BLOG2018-02-27T07:03:45-05:00

Blog: Dina Ibrahim, Attorney at Law, Elsharnoby & Associates PC

(Feb 27 2018) US Supreme Court declines to review Trump’s appeal on DACA’s Preliminary Injunction on Monday

The Supreme Court rejected President Trump’s request to review the temporary order allowing DACA to continue while the case is pending in the lower federal courts. This means that parts of DACA will continue to run until the case is decided or if Congress acts pass a new law for the Dreamers.

In September 2017, President Trump ended DACA which immediately stirred lawsuits and preliminary injunctions to protect the program. Two Federal Court judges from the district courts in San Fransisco and Brooklyn ruled to keep parts of the program running nationwide during the pendency of the case.

The Supreme Court’s decline to review the appeal will temporarily protect immigrants who currently signed up for DACA and allow them to work legally.This also incidentally allows more time for Congress to work up a new law.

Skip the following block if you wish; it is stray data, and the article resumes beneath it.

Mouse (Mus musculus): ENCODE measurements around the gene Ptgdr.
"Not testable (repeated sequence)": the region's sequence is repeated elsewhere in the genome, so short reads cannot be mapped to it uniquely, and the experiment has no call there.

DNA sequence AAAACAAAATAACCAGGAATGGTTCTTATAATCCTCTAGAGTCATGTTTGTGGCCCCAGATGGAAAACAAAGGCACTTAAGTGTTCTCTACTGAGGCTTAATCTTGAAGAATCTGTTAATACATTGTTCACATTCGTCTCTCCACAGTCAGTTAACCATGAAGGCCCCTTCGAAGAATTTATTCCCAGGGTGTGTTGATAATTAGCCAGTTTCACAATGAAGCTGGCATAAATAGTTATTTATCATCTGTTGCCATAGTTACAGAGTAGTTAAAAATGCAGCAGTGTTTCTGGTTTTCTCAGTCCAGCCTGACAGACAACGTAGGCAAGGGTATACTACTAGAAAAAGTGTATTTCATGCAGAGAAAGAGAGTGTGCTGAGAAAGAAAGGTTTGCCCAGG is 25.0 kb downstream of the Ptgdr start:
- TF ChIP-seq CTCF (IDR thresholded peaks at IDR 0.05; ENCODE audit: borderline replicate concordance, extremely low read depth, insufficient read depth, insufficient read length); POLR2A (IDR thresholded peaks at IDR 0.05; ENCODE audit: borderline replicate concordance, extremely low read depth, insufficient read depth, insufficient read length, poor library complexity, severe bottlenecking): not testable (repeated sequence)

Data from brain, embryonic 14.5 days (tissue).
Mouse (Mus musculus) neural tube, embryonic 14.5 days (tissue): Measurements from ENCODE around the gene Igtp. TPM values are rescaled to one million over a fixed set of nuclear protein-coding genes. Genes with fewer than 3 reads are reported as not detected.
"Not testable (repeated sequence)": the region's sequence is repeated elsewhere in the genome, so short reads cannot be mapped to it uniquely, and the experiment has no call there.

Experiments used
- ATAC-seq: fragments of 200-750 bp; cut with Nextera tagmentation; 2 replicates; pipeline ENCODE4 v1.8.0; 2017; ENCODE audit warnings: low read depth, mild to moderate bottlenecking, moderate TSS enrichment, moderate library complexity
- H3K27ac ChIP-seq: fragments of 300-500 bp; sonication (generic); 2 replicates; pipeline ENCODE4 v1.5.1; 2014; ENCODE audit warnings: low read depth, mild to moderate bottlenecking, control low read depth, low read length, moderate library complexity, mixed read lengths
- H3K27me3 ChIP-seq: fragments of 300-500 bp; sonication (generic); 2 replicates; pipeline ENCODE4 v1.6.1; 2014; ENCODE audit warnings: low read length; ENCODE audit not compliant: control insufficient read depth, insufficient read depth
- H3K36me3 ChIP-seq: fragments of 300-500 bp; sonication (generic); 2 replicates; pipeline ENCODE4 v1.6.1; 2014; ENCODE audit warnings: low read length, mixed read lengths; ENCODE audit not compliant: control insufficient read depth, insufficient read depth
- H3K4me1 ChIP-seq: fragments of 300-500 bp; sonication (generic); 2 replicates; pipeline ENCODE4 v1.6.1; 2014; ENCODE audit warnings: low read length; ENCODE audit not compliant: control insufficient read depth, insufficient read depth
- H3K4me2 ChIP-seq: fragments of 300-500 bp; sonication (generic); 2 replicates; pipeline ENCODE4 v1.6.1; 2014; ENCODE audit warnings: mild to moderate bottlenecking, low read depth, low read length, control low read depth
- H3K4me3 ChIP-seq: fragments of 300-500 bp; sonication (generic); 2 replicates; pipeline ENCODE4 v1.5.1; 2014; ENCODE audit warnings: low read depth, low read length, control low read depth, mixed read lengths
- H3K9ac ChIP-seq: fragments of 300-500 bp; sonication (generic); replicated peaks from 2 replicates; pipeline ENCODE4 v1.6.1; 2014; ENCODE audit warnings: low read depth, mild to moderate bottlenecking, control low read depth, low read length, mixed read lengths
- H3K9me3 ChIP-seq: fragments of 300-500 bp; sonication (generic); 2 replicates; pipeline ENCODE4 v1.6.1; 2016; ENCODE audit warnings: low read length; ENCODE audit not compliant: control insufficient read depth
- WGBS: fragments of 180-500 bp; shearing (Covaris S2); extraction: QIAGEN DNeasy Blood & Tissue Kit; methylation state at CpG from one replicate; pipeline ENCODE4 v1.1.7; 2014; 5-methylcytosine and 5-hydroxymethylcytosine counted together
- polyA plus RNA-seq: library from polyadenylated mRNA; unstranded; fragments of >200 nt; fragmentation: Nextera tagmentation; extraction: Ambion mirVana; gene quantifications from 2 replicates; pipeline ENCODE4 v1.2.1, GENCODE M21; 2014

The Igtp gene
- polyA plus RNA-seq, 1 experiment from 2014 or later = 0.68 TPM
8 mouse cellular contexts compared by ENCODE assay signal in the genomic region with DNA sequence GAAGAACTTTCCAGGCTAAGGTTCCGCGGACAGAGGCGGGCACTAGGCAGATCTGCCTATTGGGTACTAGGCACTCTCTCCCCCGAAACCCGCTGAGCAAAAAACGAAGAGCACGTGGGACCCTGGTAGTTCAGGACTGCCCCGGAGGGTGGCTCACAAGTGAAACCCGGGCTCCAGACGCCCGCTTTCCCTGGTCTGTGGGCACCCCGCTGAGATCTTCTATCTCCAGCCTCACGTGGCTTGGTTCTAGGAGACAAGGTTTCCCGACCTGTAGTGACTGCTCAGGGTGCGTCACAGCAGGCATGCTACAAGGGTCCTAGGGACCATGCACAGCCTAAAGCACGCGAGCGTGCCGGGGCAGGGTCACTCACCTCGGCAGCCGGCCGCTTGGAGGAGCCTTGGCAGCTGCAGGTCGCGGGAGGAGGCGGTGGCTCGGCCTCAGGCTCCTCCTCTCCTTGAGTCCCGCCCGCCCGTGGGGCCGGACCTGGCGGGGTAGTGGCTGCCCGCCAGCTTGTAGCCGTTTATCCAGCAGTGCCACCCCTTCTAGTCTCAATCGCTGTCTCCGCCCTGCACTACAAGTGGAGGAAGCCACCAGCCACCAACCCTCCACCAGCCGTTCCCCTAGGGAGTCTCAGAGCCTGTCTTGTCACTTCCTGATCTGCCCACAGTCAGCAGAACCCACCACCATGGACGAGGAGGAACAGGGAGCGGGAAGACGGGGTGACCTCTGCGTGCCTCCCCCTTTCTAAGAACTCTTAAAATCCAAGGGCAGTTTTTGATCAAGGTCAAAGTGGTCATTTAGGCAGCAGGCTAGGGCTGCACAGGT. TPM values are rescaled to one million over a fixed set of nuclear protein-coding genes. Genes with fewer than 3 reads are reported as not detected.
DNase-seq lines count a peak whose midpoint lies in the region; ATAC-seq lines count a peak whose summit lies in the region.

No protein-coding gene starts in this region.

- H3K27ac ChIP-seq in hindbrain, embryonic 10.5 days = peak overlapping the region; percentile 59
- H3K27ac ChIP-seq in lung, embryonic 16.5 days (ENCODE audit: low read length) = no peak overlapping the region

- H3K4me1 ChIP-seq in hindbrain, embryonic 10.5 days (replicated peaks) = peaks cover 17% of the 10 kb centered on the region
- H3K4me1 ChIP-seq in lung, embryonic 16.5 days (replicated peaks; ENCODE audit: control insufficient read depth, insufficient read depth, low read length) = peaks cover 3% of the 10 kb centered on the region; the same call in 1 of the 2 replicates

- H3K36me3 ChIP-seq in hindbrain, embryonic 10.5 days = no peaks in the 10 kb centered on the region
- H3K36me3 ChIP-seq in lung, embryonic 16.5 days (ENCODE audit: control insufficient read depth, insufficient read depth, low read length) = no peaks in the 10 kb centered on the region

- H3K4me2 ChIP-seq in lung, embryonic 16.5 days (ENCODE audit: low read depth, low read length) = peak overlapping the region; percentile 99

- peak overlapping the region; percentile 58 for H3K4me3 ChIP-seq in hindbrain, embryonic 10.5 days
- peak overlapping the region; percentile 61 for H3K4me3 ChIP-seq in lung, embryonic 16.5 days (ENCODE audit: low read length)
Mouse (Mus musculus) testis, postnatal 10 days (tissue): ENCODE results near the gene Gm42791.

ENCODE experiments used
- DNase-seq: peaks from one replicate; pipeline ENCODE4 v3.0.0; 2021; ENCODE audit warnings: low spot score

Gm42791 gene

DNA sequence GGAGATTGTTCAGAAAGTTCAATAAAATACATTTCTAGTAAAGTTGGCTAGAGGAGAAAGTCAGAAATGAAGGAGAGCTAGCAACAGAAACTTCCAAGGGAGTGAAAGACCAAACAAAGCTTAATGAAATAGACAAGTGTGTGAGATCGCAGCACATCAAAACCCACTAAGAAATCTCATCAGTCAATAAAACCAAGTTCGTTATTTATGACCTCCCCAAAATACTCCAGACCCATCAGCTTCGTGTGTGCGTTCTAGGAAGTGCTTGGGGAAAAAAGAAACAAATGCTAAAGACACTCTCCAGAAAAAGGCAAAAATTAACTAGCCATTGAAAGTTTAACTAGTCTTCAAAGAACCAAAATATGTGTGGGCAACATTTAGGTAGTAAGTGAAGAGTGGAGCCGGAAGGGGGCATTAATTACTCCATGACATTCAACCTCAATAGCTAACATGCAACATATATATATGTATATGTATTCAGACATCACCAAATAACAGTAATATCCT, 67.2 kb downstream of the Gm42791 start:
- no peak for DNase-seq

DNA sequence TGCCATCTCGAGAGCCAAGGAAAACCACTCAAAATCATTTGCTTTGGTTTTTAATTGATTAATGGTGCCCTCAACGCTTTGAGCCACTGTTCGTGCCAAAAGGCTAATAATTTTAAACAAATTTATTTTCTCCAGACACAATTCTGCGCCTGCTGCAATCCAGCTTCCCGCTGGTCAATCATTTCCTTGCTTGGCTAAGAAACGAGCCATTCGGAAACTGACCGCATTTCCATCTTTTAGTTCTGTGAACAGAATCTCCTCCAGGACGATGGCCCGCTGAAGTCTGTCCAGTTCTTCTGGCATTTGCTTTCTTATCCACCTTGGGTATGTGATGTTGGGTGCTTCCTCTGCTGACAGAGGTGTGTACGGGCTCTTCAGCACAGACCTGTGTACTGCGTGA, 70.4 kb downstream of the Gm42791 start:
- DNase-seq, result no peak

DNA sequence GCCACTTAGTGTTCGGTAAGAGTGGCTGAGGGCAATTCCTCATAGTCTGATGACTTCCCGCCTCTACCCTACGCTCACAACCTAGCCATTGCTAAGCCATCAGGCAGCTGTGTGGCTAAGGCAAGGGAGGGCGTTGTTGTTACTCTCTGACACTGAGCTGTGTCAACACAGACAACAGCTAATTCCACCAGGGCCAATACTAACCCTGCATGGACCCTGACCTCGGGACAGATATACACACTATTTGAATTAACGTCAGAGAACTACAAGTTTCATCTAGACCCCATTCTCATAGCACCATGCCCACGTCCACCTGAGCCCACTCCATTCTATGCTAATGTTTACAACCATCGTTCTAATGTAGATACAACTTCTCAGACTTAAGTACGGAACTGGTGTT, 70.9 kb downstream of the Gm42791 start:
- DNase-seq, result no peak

(Feb 21,2018) No Changes Made to the Current Immigration Law: Senate Could Not Obtain 60 Votes for any of the 4 Immigration Bills Introduced on the floor on Thursday, February 15

The Coons-McCain bill failed 54 in support and 45 against. This bill would have provided a way to citizenship for 1.8 million undocumented persons who came as children, also known as “Dreamers.” It would have not have financed President Trump’s wall on the border, but did include some border security measures.

The Toomey Amendment failed 54 in support and 45 against. This bill would have penalized sanctuary cities such as New York City, New York, Newark, New Jersey, and San Francisco, California.

The “Common Sense” bill failed 54 in support and 45 against. This bill would have provided 1.8 million Dreamers a path to obtain citizenship but would offer $25 billion in border security and prevent DACA recipients from sponsoring their parents for legal status. This bill was projected to win support, however, it was threatened to be vetoed by Trump.

Finally, the Grassley bill failed 39 in support and 60 against. This bill would have allowed 1.8 million Dreamers to obtain citizenship. It would have offered $25 billion to fund a southern border wall. It would also have eliminated the diversity visa lottery program and substantially reduced family-based immigration in such a way that would alter the legal immigration system. This bill was supported by Trump, but also was the one that had the least support.